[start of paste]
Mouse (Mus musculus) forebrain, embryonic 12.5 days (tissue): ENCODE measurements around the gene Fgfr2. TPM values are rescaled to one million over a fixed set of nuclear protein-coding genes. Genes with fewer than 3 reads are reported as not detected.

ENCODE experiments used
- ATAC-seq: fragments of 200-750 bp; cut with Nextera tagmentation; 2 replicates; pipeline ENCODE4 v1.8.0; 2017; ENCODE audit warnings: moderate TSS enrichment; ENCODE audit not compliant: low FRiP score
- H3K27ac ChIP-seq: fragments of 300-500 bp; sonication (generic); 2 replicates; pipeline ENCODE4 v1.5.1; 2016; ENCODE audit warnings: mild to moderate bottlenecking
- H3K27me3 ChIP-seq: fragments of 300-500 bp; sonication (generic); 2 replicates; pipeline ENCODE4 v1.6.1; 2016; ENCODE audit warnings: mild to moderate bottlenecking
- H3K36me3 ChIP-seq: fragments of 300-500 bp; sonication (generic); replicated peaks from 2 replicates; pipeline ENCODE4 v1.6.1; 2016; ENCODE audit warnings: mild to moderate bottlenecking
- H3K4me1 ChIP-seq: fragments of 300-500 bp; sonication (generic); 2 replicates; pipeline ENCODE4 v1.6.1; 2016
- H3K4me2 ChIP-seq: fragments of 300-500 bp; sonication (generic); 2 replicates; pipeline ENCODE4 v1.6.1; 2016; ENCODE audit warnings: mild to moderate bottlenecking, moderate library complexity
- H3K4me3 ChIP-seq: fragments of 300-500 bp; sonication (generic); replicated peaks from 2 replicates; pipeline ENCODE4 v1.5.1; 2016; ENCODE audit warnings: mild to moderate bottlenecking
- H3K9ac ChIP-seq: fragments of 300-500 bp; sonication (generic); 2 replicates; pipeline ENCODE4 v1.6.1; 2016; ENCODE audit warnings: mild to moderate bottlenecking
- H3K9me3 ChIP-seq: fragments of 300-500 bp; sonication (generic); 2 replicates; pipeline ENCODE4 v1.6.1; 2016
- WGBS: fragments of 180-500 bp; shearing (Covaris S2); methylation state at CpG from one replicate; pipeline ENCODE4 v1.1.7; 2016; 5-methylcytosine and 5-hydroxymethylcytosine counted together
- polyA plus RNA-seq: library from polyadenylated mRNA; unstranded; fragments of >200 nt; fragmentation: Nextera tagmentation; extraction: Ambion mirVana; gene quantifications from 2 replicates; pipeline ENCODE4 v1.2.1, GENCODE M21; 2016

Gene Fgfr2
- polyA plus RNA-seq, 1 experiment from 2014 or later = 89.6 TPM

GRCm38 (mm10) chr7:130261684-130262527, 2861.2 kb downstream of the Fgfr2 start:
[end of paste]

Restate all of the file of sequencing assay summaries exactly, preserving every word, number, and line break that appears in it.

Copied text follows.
Mouse (Mus musculus) forebrain, embryonic 12.5 days (tissue): ENCODE measurements around the gene Fgfr2. TPM values are rescaled to one million over a fixed set of nuclear protein-coding genes. Genes with fewer than 3 reads are reported as not detected.

ENCODE experiments used
- ATAC-seq: fragments of 200-750 bp; cut with Nextera tagmentation; 2 replicates; pipeline ENCODE4 v1.8.0; 2017; ENCODE audit warnings: moderate TSS enrichment; ENCODE audit not compliant: low FRiP score
- H3K27ac ChIP-seq: fragments of 300-500 bp; sonication (generic); 2 replicates; pipeline ENCODE4 v1.5.1; 2016; ENCODE audit warnings: mild to moderate bottlenecking
- H3K27me3 ChIP-seq: fragments of 300-500 bp; sonication (generic); 2 replicates; pipeline ENCODE4 v1.6.1; 2016; ENCODE audit warnings: mild to moderate bottlenecking
- H3K36me3 ChIP-seq: fragments of 300-500 bp; sonication (generic); replicated peaks from 2 replicates; pipeline ENCODE4 v1.6.1; 2016; ENCODE audit warnings: mild to moderate bottlenecking
- H3K4me1 ChIP-seq: fragments of 300-500 bp; sonication (generic); 2 replicates; pipeline ENCODE4 v1.6.1; 2016
- H3K4me2 ChIP-seq: fragments of 300-500 bp; sonication (generic); 2 replicates; pipeline ENCODE4 v1.6.1; 2016; ENCODE audit warnings: mild to moderate bottlenecking, moderate library complexity
- H3K4me3 ChIP-seq: fragments of 300-500 bp; sonication (generic); replicated peaks from 2 replicates; pipeline ENCODE4 v1.5.1; 2016; ENCODE audit warnings: mild to moderate bottlenecking
- H3K9ac ChIP-seq: fragments of 300-500 bp; sonication (generic); 2 replicates; pipeline ENCODE4 v1.6.1; 2016; ENCODE audit warnings: mild to moderate bottlenecking
- H3K9me3 ChIP-seq: fragments of 300-500 bp; sonication (generic); 2 replicates; pipeline ENCODE4 v1.6.1; 2016
- WGBS: fragments of 180-500 bp; shearing (Covaris S2); methylation state at CpG from one replicate; pipeline ENCODE4 v1.1.7; 2016; 5-methylcytosine and 5-hydroxymethylcytosine counted together
- polyA plus RNA-seq: library from polyadenylated mRNA; unstranded; fragments of >200 nt; fragmentation: Nextera tagmentation; extraction: Ambion mirVana; gene quantifications from 2 replicates; pipeline ENCODE4 v1.2.1, GENCODE M21; 2016

Gene Fgfr2
- polyA plus RNA-seq, 1 experiment from 2014 or later = 89.6 TPM

GRCm38 (mm10) chr7:130261684-130262527, 2861.2 kb downstream of the Fgfr2 start: